Cars 'still dominate commute to work'
The vast majority of people in England and Wales still commute to work by car, according to a new report.
The RAC Foundation report crunched the numbers from the last census in 2011 and the National Travel Survey.
It said six in 10 commuters either drive or grab a lift in a car or a van - 16.7 million people - which rises to more than seven in 10 when you single out rural areas.
The second most popular journey is by foot, with almost 2.9 million walking.
Catching the bus or coach is third, followed by the train, and then the underground, tram, or metro. Cycling sits below that, with 762,334 people biking to the office.
"The astonishing thing is the level of car reliance amongst urban workers, not just those who live in rural areas," said Stephen Glaister, director of the RAC Foundation.
There are a few little shocks buried inside this report though, which make for fascinating reading.
London, for example, has a congestion charge, terrible parking and pretty good public transport, but the car remains the most popular way to commute.
Nearly a third of workers rely on a car or van to get in. The tube does come in a close second, with more than fifth of workers using the underground. Then comes the bus and the train, followed by walking, and cycling (around 4% get on their bike).
More than twice as many people walk than cycle.
There's a nice breakdown of the local authority areas where most people drive to work too. And a word of advice: if you sell cars for a living, open a showroom in Wales, where nearly three-quarters of workers use a car or van to commute. Blaenau Gwent tops the charts, with more than eight in every 10 workers in the area driving in.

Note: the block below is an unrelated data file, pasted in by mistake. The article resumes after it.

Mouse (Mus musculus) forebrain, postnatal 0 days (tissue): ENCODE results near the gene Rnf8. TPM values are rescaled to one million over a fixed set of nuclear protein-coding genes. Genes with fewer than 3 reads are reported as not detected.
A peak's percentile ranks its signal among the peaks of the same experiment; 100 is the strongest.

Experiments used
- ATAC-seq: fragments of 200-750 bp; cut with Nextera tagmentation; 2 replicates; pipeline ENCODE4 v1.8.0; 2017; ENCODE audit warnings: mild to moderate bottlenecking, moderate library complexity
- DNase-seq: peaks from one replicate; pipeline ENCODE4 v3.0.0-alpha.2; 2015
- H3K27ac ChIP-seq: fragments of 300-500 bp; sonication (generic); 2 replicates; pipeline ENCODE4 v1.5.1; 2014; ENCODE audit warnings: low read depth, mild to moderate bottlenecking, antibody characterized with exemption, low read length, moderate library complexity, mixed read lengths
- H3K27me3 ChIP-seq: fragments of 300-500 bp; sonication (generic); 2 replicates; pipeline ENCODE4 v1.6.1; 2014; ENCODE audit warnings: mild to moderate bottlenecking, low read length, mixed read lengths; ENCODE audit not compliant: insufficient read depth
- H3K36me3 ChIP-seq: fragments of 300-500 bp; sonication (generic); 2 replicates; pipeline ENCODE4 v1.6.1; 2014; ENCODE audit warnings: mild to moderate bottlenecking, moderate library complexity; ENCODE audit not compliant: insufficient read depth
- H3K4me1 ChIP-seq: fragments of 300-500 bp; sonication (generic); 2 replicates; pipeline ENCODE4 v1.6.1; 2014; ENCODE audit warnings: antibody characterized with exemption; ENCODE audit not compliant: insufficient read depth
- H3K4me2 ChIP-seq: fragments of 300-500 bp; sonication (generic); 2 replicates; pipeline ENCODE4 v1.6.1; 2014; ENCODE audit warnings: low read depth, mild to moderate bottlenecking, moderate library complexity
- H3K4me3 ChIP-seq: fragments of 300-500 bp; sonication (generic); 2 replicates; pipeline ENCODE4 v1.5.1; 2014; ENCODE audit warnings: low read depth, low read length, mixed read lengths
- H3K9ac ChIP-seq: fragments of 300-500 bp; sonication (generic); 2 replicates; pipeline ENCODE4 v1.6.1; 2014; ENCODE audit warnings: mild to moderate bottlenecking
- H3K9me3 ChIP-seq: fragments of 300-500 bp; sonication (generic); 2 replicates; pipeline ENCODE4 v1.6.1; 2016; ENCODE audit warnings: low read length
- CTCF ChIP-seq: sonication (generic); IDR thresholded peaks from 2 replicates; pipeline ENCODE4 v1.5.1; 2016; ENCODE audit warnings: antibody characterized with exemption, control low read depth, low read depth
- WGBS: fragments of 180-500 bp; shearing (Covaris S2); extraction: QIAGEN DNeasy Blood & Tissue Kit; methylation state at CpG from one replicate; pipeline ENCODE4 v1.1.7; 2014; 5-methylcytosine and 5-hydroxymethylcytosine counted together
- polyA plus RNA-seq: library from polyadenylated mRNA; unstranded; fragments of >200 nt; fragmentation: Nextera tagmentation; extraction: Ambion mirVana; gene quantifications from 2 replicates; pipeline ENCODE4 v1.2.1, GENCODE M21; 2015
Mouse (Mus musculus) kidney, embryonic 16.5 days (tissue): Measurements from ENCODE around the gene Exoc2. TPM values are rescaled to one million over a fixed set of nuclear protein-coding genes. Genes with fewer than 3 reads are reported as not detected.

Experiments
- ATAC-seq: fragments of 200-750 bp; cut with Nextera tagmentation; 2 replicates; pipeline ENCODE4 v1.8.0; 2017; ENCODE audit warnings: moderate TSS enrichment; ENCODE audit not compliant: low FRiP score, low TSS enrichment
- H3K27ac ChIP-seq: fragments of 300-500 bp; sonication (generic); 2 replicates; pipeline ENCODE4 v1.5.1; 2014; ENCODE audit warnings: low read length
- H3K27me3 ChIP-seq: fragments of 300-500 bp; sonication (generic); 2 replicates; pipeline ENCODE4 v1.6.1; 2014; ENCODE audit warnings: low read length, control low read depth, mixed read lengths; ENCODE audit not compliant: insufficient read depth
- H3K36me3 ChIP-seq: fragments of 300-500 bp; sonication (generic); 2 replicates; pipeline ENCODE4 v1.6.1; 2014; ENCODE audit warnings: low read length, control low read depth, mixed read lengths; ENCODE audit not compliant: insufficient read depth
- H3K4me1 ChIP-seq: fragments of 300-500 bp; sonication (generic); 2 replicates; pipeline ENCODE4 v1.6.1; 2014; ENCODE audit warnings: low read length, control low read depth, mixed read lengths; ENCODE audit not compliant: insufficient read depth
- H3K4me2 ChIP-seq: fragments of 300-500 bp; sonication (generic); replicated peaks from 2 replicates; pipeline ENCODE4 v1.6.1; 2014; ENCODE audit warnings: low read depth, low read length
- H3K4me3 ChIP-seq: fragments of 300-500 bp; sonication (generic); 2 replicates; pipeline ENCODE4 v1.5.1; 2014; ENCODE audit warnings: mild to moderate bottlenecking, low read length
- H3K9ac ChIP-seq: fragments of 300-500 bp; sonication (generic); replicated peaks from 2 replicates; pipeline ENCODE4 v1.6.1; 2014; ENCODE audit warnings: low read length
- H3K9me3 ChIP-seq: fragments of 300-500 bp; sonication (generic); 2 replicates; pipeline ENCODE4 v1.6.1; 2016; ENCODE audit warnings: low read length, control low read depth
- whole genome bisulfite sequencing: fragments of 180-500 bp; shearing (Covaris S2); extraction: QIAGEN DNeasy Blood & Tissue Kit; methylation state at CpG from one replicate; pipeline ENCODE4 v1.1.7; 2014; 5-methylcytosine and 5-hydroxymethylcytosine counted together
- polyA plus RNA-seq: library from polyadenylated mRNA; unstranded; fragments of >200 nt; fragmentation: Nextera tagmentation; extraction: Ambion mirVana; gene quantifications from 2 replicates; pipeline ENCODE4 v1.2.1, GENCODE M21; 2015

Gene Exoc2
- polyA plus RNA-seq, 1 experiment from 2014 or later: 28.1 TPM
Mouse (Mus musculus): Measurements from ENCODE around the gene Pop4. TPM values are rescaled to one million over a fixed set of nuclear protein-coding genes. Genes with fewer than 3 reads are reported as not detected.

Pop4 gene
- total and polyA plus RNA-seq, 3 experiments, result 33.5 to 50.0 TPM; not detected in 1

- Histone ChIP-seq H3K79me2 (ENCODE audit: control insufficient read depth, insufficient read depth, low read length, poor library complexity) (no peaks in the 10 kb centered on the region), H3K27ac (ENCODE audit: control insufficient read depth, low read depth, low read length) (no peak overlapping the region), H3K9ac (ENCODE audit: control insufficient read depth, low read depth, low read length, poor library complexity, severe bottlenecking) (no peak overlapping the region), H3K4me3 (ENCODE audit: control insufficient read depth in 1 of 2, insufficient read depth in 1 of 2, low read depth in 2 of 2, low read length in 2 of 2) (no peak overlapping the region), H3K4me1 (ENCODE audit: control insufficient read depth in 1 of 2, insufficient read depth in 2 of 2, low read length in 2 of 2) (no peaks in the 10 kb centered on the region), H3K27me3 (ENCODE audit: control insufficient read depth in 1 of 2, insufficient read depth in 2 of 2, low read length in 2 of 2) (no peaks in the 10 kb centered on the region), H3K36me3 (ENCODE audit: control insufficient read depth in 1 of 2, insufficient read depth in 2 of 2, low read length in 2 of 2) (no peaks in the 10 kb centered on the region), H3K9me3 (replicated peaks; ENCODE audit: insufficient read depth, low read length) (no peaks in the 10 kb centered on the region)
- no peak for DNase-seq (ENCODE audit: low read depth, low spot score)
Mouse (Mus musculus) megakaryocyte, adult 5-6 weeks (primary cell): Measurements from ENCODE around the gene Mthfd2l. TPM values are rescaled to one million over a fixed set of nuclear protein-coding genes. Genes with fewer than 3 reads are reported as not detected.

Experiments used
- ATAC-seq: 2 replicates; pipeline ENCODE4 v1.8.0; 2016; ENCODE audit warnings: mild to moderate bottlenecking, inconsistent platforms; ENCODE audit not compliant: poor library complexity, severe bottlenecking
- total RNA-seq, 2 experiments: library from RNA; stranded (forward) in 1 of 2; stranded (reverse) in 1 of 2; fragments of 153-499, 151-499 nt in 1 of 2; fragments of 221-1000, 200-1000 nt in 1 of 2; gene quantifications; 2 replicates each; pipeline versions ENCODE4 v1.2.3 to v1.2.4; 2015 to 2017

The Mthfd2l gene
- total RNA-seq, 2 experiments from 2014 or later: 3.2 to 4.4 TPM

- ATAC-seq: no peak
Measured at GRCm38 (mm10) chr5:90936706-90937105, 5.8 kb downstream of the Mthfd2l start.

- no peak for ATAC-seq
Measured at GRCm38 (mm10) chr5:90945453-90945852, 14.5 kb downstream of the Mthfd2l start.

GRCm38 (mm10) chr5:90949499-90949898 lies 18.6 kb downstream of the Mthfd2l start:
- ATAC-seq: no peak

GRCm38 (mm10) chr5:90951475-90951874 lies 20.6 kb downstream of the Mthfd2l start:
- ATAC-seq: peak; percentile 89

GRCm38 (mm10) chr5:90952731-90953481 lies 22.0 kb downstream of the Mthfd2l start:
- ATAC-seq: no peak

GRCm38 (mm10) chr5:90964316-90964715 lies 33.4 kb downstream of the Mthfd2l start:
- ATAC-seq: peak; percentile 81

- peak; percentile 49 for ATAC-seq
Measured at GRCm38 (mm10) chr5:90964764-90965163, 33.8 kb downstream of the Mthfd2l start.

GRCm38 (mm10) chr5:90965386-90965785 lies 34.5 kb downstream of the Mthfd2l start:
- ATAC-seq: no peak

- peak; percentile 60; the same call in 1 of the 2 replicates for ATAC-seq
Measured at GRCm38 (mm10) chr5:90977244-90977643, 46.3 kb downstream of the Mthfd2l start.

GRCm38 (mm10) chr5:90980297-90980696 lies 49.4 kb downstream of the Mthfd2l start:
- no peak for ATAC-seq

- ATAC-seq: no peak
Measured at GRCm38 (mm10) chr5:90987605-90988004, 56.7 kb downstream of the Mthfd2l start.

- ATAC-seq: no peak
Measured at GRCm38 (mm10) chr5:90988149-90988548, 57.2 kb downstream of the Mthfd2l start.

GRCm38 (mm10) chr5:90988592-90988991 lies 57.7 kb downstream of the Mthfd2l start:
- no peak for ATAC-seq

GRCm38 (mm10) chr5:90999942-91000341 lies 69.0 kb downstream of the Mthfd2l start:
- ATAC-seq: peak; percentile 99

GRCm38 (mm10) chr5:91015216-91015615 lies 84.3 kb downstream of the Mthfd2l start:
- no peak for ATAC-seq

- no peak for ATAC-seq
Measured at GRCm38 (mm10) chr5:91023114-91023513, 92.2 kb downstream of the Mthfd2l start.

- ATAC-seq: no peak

The areas with the fewest number of people driving to the office are all in London - the boroughs of City of London, Islington, Westminster and Camden.
Being the RAC Foundation, there is a heavy emphasis on the cost of motoring.
It highlights just how expensive driving has become, with the price of fuel and oil going up twice as fast as the cost of living over the past decade. It says that 800,000 of the poorest car-owning households spend more than a quarter of their disposable income on buying and running a car.
"The coalition government has rightly prioritised efforts to get the nation working, but it has to remember how the nation actually travels to work," Mr Glaister said.
"People are still driving despite a decade in which the cost of running a car has outstripped wage inflation. Transport poverty is a real threat to the economy. There would be uproar if domestic heating was taxed at 60%, so why is it acceptable for road fuel to attract such high taxation?"
So the message from all this then?
Despite all the talk of HS2 high-speed trains and bikes and working from home, most people drive to work. And that's not going to change any time soon.